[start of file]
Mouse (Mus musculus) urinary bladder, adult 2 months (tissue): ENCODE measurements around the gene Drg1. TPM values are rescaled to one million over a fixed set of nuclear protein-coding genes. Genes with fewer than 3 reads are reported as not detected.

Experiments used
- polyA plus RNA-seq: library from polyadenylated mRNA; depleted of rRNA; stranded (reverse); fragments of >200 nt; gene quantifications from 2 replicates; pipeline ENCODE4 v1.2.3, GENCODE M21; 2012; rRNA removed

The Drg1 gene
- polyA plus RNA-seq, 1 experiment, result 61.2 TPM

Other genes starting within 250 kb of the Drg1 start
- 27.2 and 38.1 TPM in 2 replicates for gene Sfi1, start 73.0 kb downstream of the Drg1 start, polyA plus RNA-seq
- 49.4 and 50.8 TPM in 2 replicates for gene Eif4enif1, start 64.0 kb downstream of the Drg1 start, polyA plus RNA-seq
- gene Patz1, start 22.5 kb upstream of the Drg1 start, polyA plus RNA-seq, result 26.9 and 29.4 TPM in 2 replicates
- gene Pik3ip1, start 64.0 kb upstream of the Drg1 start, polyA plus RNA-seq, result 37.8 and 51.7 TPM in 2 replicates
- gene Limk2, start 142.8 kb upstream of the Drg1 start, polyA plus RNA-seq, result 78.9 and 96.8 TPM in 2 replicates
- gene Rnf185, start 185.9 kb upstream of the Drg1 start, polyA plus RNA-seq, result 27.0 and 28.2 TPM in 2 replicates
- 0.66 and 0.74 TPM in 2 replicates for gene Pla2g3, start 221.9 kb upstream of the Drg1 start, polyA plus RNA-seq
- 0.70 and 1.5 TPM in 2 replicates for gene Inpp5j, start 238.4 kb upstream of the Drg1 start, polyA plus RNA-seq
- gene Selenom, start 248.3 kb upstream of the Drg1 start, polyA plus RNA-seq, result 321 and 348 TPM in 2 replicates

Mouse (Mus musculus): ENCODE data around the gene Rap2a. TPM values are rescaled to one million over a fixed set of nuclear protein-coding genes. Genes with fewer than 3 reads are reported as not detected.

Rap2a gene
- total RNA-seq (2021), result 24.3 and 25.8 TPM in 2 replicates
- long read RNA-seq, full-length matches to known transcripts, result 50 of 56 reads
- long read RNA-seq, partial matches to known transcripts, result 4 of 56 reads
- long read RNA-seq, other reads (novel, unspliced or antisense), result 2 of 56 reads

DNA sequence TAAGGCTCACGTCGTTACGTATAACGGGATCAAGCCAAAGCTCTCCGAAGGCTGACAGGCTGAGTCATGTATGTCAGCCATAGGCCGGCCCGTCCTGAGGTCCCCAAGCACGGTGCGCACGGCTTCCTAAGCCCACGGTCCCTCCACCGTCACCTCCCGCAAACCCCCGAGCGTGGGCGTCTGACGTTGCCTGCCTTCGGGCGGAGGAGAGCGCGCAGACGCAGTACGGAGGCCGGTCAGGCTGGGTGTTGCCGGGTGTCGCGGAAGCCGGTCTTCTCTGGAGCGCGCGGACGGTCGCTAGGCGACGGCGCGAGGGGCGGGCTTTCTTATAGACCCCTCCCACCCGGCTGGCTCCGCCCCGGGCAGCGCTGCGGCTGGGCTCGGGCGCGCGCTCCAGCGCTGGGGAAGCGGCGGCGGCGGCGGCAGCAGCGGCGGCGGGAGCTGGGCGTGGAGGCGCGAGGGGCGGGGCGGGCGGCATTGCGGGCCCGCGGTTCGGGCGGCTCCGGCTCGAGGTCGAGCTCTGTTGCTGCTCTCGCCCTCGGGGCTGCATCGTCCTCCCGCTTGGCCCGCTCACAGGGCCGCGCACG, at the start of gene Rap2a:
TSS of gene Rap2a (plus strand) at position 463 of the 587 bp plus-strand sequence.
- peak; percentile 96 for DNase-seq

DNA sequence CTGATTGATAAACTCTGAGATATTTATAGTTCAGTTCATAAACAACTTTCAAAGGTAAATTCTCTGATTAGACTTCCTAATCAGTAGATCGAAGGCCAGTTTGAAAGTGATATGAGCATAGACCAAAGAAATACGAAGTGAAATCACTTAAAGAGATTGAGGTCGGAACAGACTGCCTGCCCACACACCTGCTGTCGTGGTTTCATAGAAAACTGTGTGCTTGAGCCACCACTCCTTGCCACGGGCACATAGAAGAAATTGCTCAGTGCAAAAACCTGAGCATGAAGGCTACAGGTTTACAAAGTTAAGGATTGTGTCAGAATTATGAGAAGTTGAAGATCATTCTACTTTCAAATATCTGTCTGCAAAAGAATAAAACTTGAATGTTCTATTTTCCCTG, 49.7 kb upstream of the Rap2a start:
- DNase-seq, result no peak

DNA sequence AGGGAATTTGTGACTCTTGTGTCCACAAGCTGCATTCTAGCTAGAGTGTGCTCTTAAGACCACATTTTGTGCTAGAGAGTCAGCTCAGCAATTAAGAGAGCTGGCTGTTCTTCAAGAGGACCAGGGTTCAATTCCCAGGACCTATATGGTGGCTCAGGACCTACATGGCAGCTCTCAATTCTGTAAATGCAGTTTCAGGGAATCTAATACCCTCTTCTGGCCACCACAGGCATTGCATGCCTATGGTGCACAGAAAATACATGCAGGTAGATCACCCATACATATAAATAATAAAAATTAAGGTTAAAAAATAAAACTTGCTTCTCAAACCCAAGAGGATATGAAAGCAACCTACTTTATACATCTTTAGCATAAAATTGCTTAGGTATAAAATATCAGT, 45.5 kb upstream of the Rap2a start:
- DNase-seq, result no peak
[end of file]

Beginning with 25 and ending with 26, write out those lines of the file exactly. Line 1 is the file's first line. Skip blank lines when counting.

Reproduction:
DNA sequence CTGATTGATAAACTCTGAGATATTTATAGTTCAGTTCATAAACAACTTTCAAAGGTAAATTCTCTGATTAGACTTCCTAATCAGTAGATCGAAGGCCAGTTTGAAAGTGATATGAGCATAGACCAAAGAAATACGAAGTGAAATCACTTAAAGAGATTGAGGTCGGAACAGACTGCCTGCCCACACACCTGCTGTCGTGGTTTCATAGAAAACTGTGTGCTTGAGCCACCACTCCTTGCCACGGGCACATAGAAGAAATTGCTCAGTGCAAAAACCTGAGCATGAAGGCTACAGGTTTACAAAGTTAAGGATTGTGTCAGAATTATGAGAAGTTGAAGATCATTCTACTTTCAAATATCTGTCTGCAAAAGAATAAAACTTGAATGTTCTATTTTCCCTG, 49.7 kb upstream of the Rap2a start:
- DNase-seq, result no peak